funding. The end result is that there are not a lot of start-up companies in our area, not nearly as many as you will find in Boston and Silicon Valley and so on.

Industrial funding can be a metric for economic development, but not necessarily the number of start-ups spun off, although depending on how the university structures its partnership to begin with, it may be possible to count start-ups. The real question is, How do we interact with more small companies? How do we provide incentives for them to interact with universities since they generally don't have much money to support their research base?

Richard K. Koehn: You have discussed two very different issues. One issue is contract research. The way Research Triangle has evolved has attracted a number of large corporations. The result is an opportunity for the companies and the universities in the Research Triangle area to interact in unique ways.

The issue of start-ups is a different issue. I like to joke—and I shouldn't because Professor Peter Stang is here, and he will go back and report to the faculty that I said this—but one of the reasons I think the University of Utah has been so successful in generating start-ups is because it underpays its faculty. There are very few research parks in the United States that are successful. The University of Utah research park turns out to be one of them, economically and programmatically. But unlike Research Triangle, virtually 90 percent of the companies that originated in that spot are from the university.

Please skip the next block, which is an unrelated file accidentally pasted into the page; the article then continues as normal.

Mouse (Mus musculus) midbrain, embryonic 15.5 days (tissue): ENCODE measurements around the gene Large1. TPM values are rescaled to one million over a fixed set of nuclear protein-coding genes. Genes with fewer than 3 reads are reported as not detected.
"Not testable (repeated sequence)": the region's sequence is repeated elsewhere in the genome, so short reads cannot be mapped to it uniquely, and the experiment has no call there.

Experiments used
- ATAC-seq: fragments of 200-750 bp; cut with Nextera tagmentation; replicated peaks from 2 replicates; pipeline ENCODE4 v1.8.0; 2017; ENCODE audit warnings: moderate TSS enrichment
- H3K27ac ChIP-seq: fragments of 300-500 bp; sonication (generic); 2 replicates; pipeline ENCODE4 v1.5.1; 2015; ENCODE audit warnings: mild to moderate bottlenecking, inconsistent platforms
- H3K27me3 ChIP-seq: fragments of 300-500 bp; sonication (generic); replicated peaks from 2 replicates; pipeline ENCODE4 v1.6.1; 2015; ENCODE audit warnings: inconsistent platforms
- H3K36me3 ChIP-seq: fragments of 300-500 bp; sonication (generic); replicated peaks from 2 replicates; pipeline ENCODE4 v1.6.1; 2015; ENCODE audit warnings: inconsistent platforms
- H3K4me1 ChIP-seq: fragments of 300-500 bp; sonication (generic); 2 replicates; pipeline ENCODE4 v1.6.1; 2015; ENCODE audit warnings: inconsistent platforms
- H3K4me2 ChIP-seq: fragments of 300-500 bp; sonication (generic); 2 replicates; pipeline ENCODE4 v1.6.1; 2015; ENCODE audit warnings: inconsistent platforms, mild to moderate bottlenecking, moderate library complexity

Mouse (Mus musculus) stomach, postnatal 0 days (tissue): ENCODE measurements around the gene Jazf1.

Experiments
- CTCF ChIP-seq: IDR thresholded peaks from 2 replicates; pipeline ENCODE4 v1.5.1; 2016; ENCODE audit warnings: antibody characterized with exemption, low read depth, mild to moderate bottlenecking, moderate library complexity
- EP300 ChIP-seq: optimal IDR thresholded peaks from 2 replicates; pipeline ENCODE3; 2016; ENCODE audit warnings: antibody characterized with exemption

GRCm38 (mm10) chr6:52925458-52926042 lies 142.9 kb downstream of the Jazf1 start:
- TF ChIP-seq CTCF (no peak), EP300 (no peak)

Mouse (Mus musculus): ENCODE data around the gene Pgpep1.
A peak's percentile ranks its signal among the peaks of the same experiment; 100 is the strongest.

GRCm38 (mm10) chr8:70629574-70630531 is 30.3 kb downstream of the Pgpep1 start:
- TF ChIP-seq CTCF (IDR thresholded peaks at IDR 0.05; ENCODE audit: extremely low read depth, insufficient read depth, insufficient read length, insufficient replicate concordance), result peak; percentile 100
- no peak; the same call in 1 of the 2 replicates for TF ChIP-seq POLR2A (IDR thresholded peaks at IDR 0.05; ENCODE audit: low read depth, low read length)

It is just a very different dynamic, and the way in which we as a university set up our policies and our interactions, our cultural incentives, is going to be different than it will be for an institution imbedded in large multinational corporations, which are looking for very different kinds of things than a small company starting up.



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